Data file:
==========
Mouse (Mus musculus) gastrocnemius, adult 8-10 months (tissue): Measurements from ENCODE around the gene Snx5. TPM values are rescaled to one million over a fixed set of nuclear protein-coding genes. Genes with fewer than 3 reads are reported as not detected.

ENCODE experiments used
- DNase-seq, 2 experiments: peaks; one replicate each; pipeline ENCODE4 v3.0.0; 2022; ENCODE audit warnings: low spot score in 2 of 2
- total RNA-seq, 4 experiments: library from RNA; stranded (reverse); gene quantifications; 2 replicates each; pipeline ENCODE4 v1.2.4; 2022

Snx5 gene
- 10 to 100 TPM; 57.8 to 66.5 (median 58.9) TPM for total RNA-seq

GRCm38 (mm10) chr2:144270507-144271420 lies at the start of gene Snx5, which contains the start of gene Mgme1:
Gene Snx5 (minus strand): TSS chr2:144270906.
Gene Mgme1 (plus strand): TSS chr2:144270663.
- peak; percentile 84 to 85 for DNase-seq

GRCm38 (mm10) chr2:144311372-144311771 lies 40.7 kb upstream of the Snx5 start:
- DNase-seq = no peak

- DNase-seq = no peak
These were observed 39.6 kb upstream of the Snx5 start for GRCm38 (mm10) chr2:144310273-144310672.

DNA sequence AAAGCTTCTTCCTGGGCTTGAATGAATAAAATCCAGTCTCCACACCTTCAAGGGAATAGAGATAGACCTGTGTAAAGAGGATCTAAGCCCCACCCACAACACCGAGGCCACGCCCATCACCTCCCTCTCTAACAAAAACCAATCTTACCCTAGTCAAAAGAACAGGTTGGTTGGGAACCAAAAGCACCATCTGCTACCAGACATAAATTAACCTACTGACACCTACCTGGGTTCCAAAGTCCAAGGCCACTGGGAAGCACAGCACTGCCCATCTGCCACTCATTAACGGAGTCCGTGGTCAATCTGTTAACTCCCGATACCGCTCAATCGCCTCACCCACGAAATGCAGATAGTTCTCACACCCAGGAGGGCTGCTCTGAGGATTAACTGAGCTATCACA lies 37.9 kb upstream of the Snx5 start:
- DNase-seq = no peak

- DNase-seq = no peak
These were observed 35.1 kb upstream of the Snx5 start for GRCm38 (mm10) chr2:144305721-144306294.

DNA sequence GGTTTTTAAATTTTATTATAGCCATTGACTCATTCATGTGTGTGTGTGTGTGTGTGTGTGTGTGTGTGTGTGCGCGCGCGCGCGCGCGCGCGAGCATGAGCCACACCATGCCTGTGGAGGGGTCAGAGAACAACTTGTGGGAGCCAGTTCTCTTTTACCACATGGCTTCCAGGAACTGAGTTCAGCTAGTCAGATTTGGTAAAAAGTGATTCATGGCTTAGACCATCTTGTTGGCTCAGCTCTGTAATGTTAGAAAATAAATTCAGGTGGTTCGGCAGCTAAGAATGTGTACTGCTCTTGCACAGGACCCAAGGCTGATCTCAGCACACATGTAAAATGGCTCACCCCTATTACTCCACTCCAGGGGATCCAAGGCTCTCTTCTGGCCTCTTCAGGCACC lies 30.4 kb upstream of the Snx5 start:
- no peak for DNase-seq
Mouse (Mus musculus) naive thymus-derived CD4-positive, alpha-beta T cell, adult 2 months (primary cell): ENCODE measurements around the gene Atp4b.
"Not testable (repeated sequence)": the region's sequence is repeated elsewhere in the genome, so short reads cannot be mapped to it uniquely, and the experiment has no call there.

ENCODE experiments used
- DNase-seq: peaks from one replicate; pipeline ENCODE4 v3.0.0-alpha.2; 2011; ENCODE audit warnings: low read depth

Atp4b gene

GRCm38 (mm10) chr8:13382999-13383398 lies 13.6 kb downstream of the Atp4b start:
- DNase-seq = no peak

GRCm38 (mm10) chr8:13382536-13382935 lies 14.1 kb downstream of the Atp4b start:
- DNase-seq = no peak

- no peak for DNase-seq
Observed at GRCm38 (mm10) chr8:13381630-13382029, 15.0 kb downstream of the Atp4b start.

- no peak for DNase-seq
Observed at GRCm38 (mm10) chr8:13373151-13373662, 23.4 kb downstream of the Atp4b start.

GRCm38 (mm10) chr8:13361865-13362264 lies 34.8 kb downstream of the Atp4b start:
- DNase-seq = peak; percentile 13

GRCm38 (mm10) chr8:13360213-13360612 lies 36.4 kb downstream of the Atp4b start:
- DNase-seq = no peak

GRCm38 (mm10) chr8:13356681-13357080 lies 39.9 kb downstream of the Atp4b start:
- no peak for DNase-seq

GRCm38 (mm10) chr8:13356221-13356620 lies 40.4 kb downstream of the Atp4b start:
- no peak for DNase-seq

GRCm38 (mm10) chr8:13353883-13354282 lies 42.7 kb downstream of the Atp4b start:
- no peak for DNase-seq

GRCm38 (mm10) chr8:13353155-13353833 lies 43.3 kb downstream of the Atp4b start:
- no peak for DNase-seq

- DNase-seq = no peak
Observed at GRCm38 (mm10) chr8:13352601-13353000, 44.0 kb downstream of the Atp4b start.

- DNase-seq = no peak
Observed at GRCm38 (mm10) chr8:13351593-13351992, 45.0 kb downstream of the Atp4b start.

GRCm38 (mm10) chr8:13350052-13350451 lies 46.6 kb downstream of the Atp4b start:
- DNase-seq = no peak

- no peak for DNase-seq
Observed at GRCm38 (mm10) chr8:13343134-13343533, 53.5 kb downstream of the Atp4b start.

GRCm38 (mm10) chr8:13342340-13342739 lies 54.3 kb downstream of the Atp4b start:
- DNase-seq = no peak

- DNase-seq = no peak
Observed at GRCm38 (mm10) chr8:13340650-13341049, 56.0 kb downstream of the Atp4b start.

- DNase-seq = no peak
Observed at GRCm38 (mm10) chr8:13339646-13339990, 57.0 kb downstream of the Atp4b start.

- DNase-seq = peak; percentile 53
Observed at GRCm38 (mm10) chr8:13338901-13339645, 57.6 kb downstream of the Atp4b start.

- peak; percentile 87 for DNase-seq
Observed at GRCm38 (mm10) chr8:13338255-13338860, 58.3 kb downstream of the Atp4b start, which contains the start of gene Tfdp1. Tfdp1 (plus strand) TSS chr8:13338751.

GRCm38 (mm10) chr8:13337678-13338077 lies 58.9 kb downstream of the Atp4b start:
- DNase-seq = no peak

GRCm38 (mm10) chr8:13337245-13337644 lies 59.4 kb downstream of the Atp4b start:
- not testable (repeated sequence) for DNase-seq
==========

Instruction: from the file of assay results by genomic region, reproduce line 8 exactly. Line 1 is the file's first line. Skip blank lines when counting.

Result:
Gene Snx5 (minus strand): TSS chr2:144270906.